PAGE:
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Empathetic Doctors Are More Trusted

Clinical empathy was once dismissively known as “good bedside manner” and traditionally regarded as far less important than technical ability. But as the healthcare industry continues to focus on better patient experiences and higher satisfaction, Physicians work to improve their communication skills and empathy is a key factor of good provider communication.

Clinical empathy means the Physician possess a cognitive attribute that involves understanding a patient’s perspective and an ability to communicate this understanding, with an intention to help.

Research has shown that Doctors who are more empathetic are more trusted, and thus have better patient outcomes and demonstrate greater clinical competence.

“When patients feel like their doctor cares about and understands them, they are more likely to trust,” explains Mohammadreza Hojat, Ph.D., professor of psychiatry and human behavior and director of the Jefferson Longitudinal Study at Thomas Jefferson University. He adds, “Patients who trust their doctors are likely to reveal more about their lifestyle and other factors relevant to their illness, allowing for more accurate diagnoses and appropriate treatments.”

Empathy has been tied to increased medication adherence, fewer malpractice complaints, improved patient satisfaction, and better health outcomes. Respondents to a 2016 study from Massachusetts General Hospital said that clinician empathy is the distinguishing factor in a positive patient-provider interaction.

But most of the literature concludes that medical students lose their empathy throughout the course of their education. This has long presented a serious problem considering the importance of clinician empathy in driving a positive patient experience.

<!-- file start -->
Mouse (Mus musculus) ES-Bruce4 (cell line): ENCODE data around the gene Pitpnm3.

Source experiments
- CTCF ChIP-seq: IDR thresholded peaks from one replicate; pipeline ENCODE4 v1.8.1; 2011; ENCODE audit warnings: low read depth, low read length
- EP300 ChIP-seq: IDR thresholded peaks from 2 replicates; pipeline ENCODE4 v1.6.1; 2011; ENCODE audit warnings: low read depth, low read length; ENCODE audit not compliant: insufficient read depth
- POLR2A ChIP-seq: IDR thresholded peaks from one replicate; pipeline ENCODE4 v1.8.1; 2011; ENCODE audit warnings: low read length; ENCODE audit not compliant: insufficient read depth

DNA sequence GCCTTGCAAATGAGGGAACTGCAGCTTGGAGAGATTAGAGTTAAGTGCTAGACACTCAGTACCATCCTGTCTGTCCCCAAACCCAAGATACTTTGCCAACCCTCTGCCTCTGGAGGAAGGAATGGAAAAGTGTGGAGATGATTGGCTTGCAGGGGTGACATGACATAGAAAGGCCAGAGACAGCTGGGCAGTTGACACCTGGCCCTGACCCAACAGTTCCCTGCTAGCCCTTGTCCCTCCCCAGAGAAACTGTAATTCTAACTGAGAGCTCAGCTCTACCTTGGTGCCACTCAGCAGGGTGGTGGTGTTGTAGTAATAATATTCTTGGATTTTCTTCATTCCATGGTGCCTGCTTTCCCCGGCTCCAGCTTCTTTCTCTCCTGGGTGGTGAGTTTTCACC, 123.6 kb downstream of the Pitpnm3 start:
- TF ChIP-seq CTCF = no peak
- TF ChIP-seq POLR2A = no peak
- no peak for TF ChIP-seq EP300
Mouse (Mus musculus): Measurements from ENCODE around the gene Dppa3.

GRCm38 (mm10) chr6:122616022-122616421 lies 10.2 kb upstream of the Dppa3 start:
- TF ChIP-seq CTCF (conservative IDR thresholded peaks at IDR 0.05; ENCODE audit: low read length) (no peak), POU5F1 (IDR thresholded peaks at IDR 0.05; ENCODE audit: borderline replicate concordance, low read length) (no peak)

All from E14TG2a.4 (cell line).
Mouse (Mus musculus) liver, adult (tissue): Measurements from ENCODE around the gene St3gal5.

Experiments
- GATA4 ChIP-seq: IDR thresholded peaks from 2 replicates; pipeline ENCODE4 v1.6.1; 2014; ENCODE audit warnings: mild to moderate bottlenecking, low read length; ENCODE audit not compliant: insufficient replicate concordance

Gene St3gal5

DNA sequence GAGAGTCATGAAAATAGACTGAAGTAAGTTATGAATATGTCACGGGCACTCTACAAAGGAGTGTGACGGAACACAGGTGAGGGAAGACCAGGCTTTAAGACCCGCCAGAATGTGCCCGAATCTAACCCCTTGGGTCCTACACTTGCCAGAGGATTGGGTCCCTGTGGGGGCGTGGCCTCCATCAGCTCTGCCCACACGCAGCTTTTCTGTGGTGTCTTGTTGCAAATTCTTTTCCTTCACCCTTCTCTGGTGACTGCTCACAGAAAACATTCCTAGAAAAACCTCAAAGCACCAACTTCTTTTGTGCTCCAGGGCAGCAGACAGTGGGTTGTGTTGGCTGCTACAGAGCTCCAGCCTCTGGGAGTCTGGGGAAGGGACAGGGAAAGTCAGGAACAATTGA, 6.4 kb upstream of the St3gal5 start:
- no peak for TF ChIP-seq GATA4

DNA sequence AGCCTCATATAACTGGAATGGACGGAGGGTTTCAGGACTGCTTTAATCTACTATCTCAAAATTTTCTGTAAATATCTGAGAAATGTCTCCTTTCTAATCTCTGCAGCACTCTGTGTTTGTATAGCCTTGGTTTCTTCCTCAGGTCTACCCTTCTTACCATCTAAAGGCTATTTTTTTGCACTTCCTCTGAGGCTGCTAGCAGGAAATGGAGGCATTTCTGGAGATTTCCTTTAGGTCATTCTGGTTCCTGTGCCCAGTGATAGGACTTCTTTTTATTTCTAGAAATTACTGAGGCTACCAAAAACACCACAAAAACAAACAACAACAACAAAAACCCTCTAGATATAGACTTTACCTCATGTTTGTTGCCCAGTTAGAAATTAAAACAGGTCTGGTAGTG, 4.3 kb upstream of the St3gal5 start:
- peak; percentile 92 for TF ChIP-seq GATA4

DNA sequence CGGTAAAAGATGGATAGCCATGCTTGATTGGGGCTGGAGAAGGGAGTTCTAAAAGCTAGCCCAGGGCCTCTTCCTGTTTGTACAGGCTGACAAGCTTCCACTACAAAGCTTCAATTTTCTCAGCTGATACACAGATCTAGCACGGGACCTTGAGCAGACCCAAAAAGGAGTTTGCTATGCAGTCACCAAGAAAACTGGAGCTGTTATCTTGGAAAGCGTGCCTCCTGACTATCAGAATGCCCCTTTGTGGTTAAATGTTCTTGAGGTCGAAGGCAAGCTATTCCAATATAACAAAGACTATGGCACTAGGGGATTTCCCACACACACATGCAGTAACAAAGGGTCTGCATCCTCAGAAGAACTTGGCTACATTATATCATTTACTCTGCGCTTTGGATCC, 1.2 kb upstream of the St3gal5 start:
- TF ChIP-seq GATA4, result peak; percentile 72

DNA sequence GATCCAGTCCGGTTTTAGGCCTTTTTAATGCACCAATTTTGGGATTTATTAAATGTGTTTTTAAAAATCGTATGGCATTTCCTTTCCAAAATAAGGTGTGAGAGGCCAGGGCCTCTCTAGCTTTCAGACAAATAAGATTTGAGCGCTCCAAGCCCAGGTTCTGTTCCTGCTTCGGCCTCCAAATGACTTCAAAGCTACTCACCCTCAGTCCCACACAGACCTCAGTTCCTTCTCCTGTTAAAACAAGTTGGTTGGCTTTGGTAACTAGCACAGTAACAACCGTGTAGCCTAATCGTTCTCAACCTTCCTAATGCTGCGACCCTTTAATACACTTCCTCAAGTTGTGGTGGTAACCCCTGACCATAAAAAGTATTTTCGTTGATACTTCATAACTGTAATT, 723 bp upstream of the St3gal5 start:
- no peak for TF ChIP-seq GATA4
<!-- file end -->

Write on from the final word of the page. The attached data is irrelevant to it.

While some people are naturally better at being empathic, empathy can be taught. While empathy courses are rarely required in medical training, interest in them is growing, experts say, and programs are underway at Jefferson Medical College and at Columbia University School of Medicine. Columbia has pioneered a program in narrative medicine, which emphasizes the importance of understanding patients’ life stories in providing compassionate care.

While the curricula differ, most focus on self-monitoring by doctors to reduce defensiveness, improve listening skills (one study found that, on average, Doctors interrupt patients within 18 seconds), and decode facial expressions and body language. Some programs use actors as simulated patients and provide feedback to individual doctors.

Empathy is key to a strong patient-provider relationship because it allows the clinician to act in the best interest of the patient and gives the patient some comfort. Medical educators need to understand how their students learn and develop their empathy skills to ensure future Physicians can meet patients’ physical needs and their emotional needs.

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